At this time, Philip was pushing on the siege of Thaumaci, with the utmost vigour, by means of mounds and engines, and was ready
to bring up the ram to the walls, when he was obliged to relinquish the undertaking by the sudden arrival of the Aetolians, who, under the command of Archi- [p. 1398]
damus, having made their way into the town between the posts of the Macedonians, never ceased, day or night, making continual sallies, sometimes against the guards, sometimes against the works of the besiegers.
They were at the same time favoured by the very nature of the place: for Thaumaci stands near the road from Thermopylae, and the Malian bay, as you go through Lamia, on a lofty eminence, hanging immediately over the narrow pass which the Thessalians call Caela.1
After passing through the craggy grounds of Thessaly, the roads are rendered intricate by the windings of the valleys, and on the near approach to the city, such an immense plain opens at once to view, like a vast sea, that the eye can scarcely reach the bounds of the expanse beneath.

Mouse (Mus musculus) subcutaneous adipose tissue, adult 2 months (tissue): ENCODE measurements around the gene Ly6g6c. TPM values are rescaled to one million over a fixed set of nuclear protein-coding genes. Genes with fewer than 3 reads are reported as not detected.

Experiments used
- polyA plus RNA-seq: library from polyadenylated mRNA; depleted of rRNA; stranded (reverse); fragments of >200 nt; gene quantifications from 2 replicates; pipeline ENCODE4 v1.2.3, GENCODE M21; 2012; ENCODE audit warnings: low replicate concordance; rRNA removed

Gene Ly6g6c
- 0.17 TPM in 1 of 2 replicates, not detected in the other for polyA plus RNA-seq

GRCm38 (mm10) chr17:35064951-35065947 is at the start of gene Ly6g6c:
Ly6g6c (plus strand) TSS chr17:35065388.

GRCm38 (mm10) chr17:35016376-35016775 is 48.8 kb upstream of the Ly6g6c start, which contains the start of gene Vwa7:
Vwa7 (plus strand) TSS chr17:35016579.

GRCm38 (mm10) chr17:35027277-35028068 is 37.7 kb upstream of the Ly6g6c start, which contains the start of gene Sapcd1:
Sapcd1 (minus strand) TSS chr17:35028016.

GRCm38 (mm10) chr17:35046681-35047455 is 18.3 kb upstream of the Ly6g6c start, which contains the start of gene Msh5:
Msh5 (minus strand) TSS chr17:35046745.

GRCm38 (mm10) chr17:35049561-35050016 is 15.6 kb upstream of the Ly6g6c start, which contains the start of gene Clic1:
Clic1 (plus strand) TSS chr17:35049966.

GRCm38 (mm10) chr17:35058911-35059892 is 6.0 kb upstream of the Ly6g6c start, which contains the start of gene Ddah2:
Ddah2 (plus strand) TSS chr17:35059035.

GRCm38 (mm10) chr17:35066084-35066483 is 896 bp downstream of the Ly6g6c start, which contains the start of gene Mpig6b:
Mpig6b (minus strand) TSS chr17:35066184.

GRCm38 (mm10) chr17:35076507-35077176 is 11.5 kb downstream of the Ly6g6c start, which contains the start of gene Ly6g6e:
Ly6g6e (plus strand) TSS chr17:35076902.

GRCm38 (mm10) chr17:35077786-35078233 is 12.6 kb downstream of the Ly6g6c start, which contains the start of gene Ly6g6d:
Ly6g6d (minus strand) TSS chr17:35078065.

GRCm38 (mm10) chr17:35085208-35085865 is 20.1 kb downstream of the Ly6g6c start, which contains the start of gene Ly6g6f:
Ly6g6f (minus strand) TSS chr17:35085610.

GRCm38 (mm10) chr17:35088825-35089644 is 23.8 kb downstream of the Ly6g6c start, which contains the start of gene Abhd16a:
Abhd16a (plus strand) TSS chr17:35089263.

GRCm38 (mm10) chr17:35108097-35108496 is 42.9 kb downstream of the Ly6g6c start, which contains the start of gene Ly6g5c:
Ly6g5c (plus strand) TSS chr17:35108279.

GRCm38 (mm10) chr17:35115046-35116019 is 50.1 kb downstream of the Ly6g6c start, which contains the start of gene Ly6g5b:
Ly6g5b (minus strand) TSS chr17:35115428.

From this surprising prospect it was called Thaumaci.2
The city itself is secured, not only by the height of its situation, but by its standing on a rock, the stone of which had been cut away on all sides.
These difficulties, and the prize not appearing sufficient to recompense so much toil and danger, caused Philip to desist from the attempt.
The winter also was approaching; he therefore retired from thence, and led back his troops into winter quarters, in Macedonia.